How an E-signature can help Lenders Manage the HELOC Reset Wave

Brooke Bates, October 14, 2014

Lenders and borrowers alike are buckling down for what some have called the next wave of financial trouble from the real estate bubble. In preparation for increased risks and regulations, many lenders are turning to electronic tools, like the e-signature, to streamline and secure the lending process. It started during the mid-2000's housing boom, when low-interest home equity lines of credit (HELOCs) made sense to consumers whose home values were rapidly (and, often, falsely) appreciating.

HELOC Resets

According to a recent study by TransUnion, nearly half of all HELOC balances – which totaled about $474 billion as of December 2013 – originated between 2005 and 2007. Many of these HELOCs have 10-year draw periods, and when those end repayment begins – striking many borrowers with payment shock. The next couple of years will mark the "end of draw" for many HELOC owners, meaning the end of borrowing funds and the end of interest-only payments. Now, they must make fully amortized payments (both interest and principal) to begin repaying the outstanding balance – which exceeds $100,000 in most HELOCs. Imagine if you took out an $80,000 HELOC in 2005 with a 7 percent annual percentage rate and a 10-year draw period.

Since then, your monthly interest payments have been $467, which you could pay for directly from your line of credit. But next year, your draw period ends and your payments will jump to $719 – and you can't use funds from the HELOC to pay down the balance anymore. In some cases, the sudden spike of HELOC amortization can add $600 to each month's payment. After treating HELOCs as free-flow ATMs for a decade, many consumers aren't prepared to start writing bigger checks every month – especially as they watch their once-over-inflated property values drop. The TransUnion study indicates that up to $79 billion of these HELOC balances could be at elevated risk for default, citing that the majority of HELOC owners carry other forms of debt, as well.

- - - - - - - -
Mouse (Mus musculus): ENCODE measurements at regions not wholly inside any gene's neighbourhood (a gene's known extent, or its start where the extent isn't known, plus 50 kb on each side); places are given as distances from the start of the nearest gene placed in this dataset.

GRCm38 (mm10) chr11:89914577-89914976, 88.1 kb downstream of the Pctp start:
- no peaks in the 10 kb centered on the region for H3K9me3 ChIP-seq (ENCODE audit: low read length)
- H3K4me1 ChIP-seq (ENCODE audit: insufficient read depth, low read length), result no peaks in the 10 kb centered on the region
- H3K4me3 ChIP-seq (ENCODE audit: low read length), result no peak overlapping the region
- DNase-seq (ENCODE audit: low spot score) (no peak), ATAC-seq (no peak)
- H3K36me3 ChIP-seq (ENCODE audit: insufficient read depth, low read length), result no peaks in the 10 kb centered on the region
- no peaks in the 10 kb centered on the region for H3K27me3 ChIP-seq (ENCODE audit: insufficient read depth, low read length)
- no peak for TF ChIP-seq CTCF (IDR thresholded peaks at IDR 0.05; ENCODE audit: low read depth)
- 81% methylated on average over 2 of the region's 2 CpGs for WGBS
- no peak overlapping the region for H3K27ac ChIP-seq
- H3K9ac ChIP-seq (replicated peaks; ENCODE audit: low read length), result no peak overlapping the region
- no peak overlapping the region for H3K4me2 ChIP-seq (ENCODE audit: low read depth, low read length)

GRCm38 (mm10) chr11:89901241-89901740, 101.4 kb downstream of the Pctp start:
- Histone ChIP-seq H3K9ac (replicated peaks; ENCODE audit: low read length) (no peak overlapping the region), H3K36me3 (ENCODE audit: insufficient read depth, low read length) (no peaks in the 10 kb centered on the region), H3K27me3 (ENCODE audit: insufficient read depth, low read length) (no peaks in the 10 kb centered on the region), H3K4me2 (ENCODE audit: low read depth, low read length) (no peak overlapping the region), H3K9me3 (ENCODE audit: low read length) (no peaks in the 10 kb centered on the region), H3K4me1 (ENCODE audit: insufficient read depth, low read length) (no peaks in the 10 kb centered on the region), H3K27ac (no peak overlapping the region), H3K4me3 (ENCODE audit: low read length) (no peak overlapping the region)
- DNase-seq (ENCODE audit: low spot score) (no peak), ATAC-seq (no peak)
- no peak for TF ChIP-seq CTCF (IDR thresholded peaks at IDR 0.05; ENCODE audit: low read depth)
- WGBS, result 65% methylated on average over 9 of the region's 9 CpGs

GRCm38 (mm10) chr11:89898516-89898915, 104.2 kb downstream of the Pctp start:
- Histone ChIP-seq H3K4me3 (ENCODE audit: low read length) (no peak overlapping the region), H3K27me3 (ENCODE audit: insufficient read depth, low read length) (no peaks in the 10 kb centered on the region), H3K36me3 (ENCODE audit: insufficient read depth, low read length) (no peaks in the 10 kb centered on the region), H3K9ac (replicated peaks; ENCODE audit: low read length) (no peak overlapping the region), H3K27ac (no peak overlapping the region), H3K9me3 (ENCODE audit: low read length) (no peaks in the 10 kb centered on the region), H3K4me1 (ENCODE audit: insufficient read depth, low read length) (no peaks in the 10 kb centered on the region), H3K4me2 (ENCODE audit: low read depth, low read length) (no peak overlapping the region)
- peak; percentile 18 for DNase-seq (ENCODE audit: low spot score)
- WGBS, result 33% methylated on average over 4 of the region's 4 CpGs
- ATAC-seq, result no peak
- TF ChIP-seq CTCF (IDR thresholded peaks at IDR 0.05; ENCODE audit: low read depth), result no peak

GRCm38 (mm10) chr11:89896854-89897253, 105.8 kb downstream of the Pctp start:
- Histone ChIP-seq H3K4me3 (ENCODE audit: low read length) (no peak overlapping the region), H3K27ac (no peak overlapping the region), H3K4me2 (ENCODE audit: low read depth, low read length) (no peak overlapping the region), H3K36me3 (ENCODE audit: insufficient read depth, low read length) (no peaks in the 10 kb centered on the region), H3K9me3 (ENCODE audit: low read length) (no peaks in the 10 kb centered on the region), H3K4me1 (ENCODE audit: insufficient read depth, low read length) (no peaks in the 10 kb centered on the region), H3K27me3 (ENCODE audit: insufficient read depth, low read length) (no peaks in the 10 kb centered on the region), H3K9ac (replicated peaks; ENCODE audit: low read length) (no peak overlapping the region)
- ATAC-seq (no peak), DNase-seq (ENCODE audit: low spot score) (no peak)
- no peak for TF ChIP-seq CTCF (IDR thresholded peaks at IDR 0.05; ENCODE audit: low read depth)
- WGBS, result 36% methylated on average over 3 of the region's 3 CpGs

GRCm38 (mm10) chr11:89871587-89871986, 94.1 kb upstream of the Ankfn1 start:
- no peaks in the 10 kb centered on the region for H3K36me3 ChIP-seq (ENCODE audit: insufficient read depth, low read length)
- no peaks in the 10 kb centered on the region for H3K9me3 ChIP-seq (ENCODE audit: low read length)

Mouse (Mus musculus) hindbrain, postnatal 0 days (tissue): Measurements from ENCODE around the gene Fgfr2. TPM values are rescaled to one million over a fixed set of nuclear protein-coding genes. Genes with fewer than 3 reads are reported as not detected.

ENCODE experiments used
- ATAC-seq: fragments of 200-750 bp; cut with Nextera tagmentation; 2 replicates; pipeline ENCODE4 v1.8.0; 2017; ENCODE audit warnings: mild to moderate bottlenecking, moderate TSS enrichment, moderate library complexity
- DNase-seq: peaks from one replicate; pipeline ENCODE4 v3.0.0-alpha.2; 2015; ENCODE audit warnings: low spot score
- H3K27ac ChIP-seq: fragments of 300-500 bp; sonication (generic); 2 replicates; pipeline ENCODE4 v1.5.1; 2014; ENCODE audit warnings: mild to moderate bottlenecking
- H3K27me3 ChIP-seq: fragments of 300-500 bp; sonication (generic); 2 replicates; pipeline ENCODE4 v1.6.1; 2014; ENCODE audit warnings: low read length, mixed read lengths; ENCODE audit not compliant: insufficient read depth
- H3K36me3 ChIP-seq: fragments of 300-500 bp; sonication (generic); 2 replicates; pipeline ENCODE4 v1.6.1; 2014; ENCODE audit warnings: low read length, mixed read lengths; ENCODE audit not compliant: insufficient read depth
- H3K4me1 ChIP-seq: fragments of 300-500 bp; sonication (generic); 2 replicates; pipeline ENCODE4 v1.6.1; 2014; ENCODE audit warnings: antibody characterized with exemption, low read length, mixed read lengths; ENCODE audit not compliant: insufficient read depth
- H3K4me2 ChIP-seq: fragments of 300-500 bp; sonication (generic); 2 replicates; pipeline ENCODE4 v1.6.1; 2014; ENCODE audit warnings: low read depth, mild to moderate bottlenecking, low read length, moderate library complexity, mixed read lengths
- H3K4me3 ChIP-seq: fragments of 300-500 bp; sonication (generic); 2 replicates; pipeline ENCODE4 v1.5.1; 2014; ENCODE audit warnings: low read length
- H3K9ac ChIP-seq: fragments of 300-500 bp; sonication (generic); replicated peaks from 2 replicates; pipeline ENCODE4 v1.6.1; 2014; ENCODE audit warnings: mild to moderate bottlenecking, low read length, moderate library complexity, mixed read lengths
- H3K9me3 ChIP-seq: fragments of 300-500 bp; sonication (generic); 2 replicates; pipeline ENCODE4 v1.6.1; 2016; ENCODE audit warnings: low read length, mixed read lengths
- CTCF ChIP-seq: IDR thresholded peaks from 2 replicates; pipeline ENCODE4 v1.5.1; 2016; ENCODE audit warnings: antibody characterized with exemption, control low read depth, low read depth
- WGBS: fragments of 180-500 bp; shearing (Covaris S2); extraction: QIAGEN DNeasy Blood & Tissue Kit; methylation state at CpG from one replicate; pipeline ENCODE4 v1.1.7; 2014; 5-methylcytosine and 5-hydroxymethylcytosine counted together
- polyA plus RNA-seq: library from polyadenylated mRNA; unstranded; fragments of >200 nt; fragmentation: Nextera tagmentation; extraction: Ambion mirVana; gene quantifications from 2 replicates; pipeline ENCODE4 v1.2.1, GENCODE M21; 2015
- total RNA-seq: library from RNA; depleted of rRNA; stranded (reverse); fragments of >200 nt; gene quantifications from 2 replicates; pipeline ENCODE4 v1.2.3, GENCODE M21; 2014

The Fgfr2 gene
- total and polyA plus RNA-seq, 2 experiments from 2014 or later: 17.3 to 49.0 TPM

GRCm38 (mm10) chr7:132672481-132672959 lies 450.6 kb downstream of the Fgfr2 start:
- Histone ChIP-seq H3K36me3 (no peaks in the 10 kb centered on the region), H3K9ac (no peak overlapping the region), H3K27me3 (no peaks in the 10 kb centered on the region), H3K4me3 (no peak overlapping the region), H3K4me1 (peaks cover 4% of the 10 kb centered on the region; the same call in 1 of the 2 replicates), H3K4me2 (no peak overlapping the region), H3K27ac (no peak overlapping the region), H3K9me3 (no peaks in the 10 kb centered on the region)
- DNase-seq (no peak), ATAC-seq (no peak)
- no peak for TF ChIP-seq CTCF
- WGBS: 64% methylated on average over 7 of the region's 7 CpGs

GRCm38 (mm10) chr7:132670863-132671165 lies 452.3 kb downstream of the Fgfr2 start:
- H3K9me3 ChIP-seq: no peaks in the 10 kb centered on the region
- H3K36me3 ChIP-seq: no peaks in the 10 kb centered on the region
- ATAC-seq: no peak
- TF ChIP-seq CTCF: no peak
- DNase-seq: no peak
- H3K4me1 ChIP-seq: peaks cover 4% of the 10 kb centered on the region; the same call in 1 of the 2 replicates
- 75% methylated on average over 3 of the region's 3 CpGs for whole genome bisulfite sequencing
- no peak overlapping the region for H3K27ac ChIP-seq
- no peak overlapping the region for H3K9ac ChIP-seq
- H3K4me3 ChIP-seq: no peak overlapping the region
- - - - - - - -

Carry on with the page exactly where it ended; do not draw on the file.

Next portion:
How E-signatures Can Ease the Burdens of HELOC Resets

To prepare for the coming wave of HELOC resets, lenders are looking for sustainable solutions to minimize the risk of loan delinquency while easing the administrative burden. They're exploring modifications and refinancing scenarios that could reduce the payment shock to cash-strapped consumers. But the catch is the new guidelines from the Office of the Comptroller of the Currency (OCC), requiring that banks treat expiring HELOCs as new loans if issuing new terms. This will require increased lending diligence to prudently analyze, valuate and underwrite thousands of home equity lines under strict regulatory scrutiny. In this environment, there simply won't be time for burdensome paperwork and all of the inefficient, time-consuming, error-prone tasks associated with it.

Banker's Guide to Electronic Signature

Banker's Guide to Electronic Signature

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To avert this crisis, lenders must find more convenient ways to trade information with consumers. By electronically exchanging disclosures, documents and e-signatures, lenders can streamline the HELOC application and modification processes to manage resets quickly and securely. An e-signature plays an integral role in compliance because it can efficiently document various lending processes and ensure proper authorizations without the hassle of multiple trips to the bank. After all, the less lenders have to worry about administrative tasks like printing, copying, mailing and signing HELOC documents, the more they can focus on helping consumers solve credit crises with effective lending solutions. Brooke N. Bates is a freelance business journalist, published author, blogger and marketing consultant based in Cleveland. Before launching her freelance business, BantaMedia, she worked as a digital marketing specialist for a credit union and as editor of interactive media at a national chain of business publications, where she managed strategy and development of print, digital, social, email, video and web content.